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Anyone who has driven south on Interstate 15 through Sandy has seen the enormous American flag flapping in the wind.

The Stars and Stripes, at 9400 South, belong to Colonial Flag Co., which makes and sells flags in Utah and around the country.

But in the wake of the shooting last week at a historic black church in South Carolina, the company has joined other retailers in removing its stock of Confederate flags.

The shooting suspect, Dylann Storm Roof, appeared in photos holding the flag.

"Paul Swenson, the owner, talked with his teenage daughter the other day and she was very concerned [about the flag]," said John Hartvigsen, an adviser to Colonial Flag Co. and president of the North American Vexillological Association. "He understood her feelings, and he felt in view of what's happened, and the strong feelings that people have, it would be appropriate to remove the few Confederate flags from the showroom and to remove those items from the website."

The flag wasn't in high demand to begin with, Hartvigsen said. The store sold about 11 last year, sometimes for historical productions.

"I've seen the box [they put them in]. There's just a very small box of a few items," Hartvigsen said. "It's just not a big seller here."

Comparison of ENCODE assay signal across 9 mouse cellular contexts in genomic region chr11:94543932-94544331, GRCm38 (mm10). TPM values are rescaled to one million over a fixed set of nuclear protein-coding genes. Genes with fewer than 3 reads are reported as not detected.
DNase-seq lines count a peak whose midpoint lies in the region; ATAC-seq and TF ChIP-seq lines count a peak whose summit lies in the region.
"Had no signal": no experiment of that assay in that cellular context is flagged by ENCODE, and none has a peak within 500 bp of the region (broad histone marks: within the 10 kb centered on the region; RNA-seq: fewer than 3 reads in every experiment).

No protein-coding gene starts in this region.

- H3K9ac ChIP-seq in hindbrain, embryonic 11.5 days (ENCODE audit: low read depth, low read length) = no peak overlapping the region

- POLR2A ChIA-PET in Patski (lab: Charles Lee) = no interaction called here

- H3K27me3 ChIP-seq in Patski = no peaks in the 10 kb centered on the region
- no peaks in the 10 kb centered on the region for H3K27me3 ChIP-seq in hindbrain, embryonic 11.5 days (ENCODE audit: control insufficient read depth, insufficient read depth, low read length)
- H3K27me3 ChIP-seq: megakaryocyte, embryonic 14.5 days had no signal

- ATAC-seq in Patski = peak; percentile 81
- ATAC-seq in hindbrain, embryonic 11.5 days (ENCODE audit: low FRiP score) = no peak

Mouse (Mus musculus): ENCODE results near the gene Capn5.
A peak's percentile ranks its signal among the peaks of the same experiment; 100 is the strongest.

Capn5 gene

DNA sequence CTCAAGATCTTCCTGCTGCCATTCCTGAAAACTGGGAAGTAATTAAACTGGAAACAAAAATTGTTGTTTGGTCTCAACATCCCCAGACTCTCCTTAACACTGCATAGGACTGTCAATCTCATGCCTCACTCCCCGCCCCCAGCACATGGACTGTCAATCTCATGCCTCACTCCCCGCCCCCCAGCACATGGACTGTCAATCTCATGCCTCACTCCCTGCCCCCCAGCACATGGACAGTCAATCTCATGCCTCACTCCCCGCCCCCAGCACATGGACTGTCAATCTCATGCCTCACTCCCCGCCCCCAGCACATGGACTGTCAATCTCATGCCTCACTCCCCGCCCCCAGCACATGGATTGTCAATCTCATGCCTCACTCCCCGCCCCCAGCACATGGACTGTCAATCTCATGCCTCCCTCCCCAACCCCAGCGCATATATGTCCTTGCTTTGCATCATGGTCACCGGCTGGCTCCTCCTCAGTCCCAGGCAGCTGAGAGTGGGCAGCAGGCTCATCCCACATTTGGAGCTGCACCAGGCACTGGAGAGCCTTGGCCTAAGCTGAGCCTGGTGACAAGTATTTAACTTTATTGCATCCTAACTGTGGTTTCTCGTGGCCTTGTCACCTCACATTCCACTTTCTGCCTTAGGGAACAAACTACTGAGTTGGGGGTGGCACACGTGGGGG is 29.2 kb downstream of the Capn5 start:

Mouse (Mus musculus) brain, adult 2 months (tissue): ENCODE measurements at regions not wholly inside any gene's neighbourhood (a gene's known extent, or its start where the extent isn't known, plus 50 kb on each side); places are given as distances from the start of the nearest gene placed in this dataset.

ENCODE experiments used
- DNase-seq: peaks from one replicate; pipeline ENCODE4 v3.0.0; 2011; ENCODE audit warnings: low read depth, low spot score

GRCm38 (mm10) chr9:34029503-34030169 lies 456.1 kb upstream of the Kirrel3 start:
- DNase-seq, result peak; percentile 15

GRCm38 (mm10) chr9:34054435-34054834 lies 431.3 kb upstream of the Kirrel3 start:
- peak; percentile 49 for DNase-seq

The Confederate flag products are still available for sale, however, if someone specifically asks for them.

Other retailers, such as Wal-Mart, Amazon, Sears and Etsy, also have pulled Confederate flags from shelves and websites. The nation's oldest and largest flag manufacturer, Annin Flags, has decided to stop making and selling the flag, as well.

The northern New Jersey company's announcement came amid calls for South Carolina to remove the Confederate battle flag from its Statehouse. Company President Carter Beard told the flag has become a symbol of a negative aspect of the country's past.

Online auctioneer eBay also announced Tuesday that it will ban the sale of Confederate flags and similarly themed merchandise, in keeping with its policy of prohibiting items that promote hatred, violence and racial intolerance, spokeswoman Johnna Hoff said.

Colonial Flag doesn't want to promote that either.

"People of all races in Charleston and South Carolina and around the country have come together and had sympathy for one another, [saying] we can't allow this to happen," Hartvigsen said. "In that situation, Colonial Flag says we understand those feelings and we share those feelings, and there's really no reason to show it on our Web page or have it in our showroom."

Hartvigsen pointed out that what people commonly call the Confederate flag, the square one with the blue cross, was never the official flag of the Confederacy during the Civil War. Rather, soldiers used it as a battle flag.

The Associated Press contributed to this story.

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